We have developed a LIDAR system with a sensor head which, although it includes a scanning mechanism, is less than
20 cc in size. The system is not only small, but is also highly sensitive.
Our LIDAR system is based on time-of-flight measurements, and incorporates an optical fiber. The main feature of our
system is the utilization of optical amplifiers for both the transmitter and the receiver, and the optical amplifiers enable
us to exceed the detection limit set by thermal noise. In conventional LIDAR systems the detection limit is determined
by the thermal noise, because the avalanche photo-diodes (APD) and trans-impedance amplifiers (TIA) that they use
detect the received signals directly. In the case of our LIDAR system, the received signal is amplified by an optical fiber
amplifier before reaching the photo diode and the TIA. Therefore, our LIDAR system boosts the signal level before the
weak incoming signal is depleted by thermal noise. There are conditions under which the noise figure for the
combination of an optical fiber amplifier and a photo diode is superior to the noise figure for an avalanche photo diode.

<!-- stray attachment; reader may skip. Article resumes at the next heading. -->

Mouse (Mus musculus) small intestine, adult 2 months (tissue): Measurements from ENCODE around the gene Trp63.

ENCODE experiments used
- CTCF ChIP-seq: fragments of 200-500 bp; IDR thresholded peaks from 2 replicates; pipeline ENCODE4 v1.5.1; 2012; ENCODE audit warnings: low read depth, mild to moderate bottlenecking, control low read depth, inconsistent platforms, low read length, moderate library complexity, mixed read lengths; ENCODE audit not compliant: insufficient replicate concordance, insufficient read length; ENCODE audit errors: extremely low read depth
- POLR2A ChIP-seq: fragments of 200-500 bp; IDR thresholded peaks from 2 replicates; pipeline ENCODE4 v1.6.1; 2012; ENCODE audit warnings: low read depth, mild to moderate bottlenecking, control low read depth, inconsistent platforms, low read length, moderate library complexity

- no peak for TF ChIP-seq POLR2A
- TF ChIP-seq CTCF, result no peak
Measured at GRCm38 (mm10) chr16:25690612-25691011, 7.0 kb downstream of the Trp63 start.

We optimized the gains of the optical fiber amplifier and the TIA in our LIDAR system such that it would be capable of
detecting a single photon. As a result, the detection limit of our system is determined by shot noise.
We have previously demonstrated optical pre-amplified LIDAR with a perfect co-axial optical system. For this we
used a variable optical attenuator to remove internal reflection from the transmission and receiving lenses. However, the
optical attenuator had an insertion loss of 6dB which reduced the sensitivity of the LIDAR. We re-designed the optical
system such that it was semi-co-axial and removed the variable optical attenuator. As a result, we succeeded in scanning
up to a range of 80 m.
This small and highly sensitive measurement technology shows great potential for use in LIDAR.